Yet, when I read about the Apostle Thomas, I’m reminded of how gracious and merciful God is towards those that He loves. Isn’t that just like God, to take the time to consider someone who doesn’t even have to be considered? The humility that Jesus Christ displayed towards Thomas, exemplifies the virtuous nature of His divine character.

The word Thomas is Aramaic for “the twin”. Three of the four verses in John refer to Thomas, as Didymus, which is Greek for “the twin”. Many believe that his nickname meant, he was a twin. While others think that Didymus might have been his actual name. In Matthew 10:3, Thomas is paired with Matthew and in Acts 1:13, we see him paired with Philip. Though, Thomas became synonymous with doubting. However, only viewing Thomas as a doubter, might be misleading.

Thomas wasn’t present at the first appearance of Jesus Christ after the resurrection. The gospels don’t tell us why. But for consideration, one might see Thomas as an individual that wasn’t going to be deceived, mislead, or gullible. Just because Thomas wanted proof, maybe, it was the confirmation that he was desperate to believe.

Is it possible that Thomas valued a personal account of what he was told? Is it possible that Thomas was brave enough to be honest with Jesus about how he felt? When he asked for proof… Nevertheless, Jesus provided the exact proof that Thomas needed. Jesus didn’t scold Thomas. He simply reminded him that the evidence He offered was enough. He allowed Thomas to touch Him and know that He was real, according to John 20:20-29. What a great lesson on faith from the perspective of Thomas! What a beautiful example of humility by the Master Teacher!

Thomas, an honest, seeking, and courageous man. Gets transformed into a loving, faithful, and devoted disciple of Jesus Christ. With the kindness and willingness of Jesus to provide him proof, Thomas became a sincere lifelong believer and martyr for Jesus Christ.

For many are blessed that believe and haven’t seen. Yet, isn’t that just like God, to touch us in love and let us know that He is real… Even in the mist of our doubting and unbelief, the love of God can find us and change us. For His love, makes us better than we know, that we can be…

God Bless… I am Wiley’s granddaughter.

For this cause we also, since the day we heard it, do not cease to pray for you, and to desire that ye might be filled with the knowledge of his will in all wisdom and spiritual understanding; ~ Colossians 1:9

Whether, in the home, in the school, in the church, in the work place, or in the community, successful leadership is needed. Nothing improves leadership more effectively than prayer. In Prayer: The Timeless Secret of High-Impact Leaders, the author declares that prayer is the nonnegotiable tool in every high-impact leader’s repertoire.[1] While, leadership is the ability to influence others. It is actually prayer that gets God’s attention, so that He intervenes and brings about success.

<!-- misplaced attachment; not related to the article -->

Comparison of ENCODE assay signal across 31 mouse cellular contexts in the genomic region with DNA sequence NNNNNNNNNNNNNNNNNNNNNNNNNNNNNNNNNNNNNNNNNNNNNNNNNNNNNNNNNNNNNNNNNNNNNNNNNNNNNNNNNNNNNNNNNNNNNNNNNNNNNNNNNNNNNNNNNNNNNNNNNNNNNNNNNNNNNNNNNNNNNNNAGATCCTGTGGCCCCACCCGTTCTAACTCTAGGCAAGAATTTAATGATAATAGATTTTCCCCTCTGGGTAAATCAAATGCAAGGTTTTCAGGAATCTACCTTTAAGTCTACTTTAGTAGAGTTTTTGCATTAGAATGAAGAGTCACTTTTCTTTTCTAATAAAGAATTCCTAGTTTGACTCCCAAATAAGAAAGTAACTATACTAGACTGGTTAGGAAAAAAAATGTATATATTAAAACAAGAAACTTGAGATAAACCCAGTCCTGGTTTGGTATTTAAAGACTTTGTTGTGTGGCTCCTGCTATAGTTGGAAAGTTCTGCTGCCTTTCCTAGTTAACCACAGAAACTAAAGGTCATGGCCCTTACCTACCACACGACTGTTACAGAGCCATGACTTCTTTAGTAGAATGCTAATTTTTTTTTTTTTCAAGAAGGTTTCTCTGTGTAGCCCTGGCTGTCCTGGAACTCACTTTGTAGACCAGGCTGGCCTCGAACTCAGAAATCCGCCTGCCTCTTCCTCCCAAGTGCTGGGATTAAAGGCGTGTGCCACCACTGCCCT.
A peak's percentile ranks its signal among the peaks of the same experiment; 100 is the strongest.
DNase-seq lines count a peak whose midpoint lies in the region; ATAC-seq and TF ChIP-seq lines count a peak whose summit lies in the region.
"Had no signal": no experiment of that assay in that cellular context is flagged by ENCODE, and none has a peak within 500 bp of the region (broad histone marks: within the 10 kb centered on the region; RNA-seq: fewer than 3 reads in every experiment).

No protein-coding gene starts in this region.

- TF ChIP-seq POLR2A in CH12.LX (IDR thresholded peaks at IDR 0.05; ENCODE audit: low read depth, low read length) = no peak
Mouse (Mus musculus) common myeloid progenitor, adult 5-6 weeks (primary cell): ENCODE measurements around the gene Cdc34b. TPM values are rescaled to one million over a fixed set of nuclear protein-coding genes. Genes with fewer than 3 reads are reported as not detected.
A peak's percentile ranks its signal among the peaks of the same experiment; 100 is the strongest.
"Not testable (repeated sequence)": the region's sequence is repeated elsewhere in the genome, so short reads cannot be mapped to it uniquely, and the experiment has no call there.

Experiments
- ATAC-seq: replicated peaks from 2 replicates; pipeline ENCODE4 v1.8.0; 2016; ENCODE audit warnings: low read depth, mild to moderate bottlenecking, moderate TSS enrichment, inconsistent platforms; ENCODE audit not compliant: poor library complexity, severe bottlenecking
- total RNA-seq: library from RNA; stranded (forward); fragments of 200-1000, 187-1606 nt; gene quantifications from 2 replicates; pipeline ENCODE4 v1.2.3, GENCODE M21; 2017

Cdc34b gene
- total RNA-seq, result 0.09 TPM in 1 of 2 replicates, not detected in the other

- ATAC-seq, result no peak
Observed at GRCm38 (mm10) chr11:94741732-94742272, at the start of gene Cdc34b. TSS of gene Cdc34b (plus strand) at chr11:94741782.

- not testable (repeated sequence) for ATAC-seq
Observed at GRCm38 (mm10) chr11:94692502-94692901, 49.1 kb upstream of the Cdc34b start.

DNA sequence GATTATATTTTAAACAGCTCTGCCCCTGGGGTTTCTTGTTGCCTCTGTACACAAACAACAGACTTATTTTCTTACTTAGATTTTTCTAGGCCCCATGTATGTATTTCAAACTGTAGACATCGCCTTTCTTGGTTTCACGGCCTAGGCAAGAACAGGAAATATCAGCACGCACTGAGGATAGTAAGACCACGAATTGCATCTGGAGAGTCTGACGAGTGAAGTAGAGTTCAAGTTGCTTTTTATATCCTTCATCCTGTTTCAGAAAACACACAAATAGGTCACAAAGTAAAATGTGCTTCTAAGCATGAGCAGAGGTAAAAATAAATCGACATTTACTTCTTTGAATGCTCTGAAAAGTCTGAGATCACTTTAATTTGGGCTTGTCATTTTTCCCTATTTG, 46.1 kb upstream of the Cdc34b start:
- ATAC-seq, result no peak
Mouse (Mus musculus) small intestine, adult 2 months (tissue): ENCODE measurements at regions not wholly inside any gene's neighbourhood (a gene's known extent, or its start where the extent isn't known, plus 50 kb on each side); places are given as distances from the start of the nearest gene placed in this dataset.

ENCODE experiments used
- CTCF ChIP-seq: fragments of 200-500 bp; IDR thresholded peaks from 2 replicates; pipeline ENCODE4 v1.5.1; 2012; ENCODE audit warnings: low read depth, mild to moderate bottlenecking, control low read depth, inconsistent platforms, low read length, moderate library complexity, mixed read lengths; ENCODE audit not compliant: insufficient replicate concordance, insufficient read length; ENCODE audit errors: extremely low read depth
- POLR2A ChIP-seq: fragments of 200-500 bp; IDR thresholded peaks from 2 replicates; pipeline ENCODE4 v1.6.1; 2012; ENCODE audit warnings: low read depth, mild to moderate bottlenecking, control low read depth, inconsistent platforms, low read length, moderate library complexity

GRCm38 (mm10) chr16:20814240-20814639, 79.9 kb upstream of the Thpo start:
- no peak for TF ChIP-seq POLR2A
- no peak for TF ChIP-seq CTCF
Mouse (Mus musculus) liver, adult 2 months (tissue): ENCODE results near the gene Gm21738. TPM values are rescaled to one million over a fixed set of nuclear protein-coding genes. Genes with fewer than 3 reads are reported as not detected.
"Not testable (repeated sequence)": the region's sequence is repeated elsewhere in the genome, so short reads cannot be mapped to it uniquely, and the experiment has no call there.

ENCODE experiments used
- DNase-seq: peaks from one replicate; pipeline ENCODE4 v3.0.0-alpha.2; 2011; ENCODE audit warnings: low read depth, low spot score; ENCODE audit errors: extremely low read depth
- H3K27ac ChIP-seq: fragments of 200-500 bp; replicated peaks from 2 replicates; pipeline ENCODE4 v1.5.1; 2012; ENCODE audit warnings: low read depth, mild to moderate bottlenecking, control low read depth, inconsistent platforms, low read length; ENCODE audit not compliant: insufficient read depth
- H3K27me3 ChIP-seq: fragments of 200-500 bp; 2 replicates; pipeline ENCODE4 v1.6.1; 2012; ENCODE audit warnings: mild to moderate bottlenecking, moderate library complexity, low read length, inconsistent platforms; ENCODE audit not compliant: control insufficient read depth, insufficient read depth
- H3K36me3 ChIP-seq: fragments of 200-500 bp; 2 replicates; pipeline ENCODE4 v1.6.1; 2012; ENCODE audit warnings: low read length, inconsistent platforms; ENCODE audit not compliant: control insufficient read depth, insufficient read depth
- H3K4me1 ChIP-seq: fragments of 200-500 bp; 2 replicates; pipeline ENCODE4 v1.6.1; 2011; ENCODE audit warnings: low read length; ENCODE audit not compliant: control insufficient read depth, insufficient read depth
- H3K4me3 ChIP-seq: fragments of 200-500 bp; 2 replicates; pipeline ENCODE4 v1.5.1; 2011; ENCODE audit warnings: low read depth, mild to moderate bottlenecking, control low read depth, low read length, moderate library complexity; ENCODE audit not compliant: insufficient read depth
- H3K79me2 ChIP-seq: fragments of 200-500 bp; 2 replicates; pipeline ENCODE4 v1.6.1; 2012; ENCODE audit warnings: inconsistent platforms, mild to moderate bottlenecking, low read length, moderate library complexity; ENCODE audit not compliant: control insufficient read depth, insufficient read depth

Although prayer is not the only trait that leaders possess, it is without dispute the “common denominator” irrespective of the time period or geographical location.[2] It matters not, if one observes leaders from the 1st century or the 21st century, in a small town or a metropolitan city. Prayer is the timeless, yet often ignored secret to effective leadership.  Nevertheless, it is obvious that successful leaders consistently engage in fervent prayer.

Through prayer, leaders are able to improve their focus, gain wisdom, realize visions, and renew strengths that benefit themselves and others. By understanding the importance of putting first things first, with the determination to start and end each day by talking to God.[3] These individuals hold high expectations, trusting that God will hear and answer their prayers favorably. Effective leaders know how to turn problems into prayers, which result in positive productive solutions.

By improving their prayer life, leaders have a greater impact for good. They can successfully lead others according to the will of God, in Jesus name, under the guidance of the Holy Spirit. For it is prayer that changes things for the better. When spiritual leaders pray… things change.

God Bless… I am Wiley’s granddaughter.

 

[1] Dave Earley, Personal Prayer: The Timeless Secret of High Impact Leaders. (Chattanooga: Tennessee. AMG Publishers, 2008), ix.

[2] Ibid., xi.

[3] Ibid., 1 – 16.

 

By humility and the fear of the LORD are riches, and honour, and life. ~ Proverbs 22:4

I have heard many success stories. Heartfelt testimonies, from folks who succeeded in spite of impossible odds. One thing they all had in common… humility! For every person, in addition to their hard work and persistence. All acknowledged that his or her success came from something greater than themselves. Success came from the grace and favor of God.

In the book Humilitas, the author states that most “influential and inspiring” leaders often display humility.[1] Which at first glance seems outrageously contrary. Based on the ordinary use of the word humility. However, when one looks at the teachings of Jesus Christ and the lives of successful leaders, humility takes on a different value.

Our understanding of the term “humility” comes from the influences of “Hebrew-speaking Jews, Latin-speaking Romans and Greeks”, particularly the Christians that spoke Greek during the first century.[2] In those societies the term humility had both a negative and a positive meaning. The negative meaning… “to be placed low” and the positive meaning… “to lower oneself or to be humble”.[3]

From the teachings of Jesus Christ, humility is an admirable, positive trait, even a virtue.[4] Just read Philippians 2:3-11. Therefore, it is correct to define humility as the honorable choice to relinquish ones status, and utilize ones resources, or use ones influence for the good of others before oneself.[5] Wow, that is an amazing idea. Simple, yet… exemplary of the life that Jesus Christ led and encouraged His disciples to follow.

The choice to lift up others through self-sacrifice, by lowering oneself, below ones rightful statues is as a precious hidden treasure. For according to Luke 14:1, those who exalt themselves will be humbled, and those who humble themselves will be exalted. Since it is God, who leads the humble in what is right, and teaches the humble His way as proclaimed in Psalm 25:9.  Finally, the ESV, renders Proverbs 22:4 as… The reward for humility and fear of the Lord is riches and honor and life.

God Bless… I am Wiley’s granddaughter.

 

 

[1] John Dickson, Humilitas (Grand Rapids: Zondervan, 2011), 19.

[2] Ibid., 24.

[3] Ibid.

[4] Ibid., 99-112.

[5] Ibid., 24-25.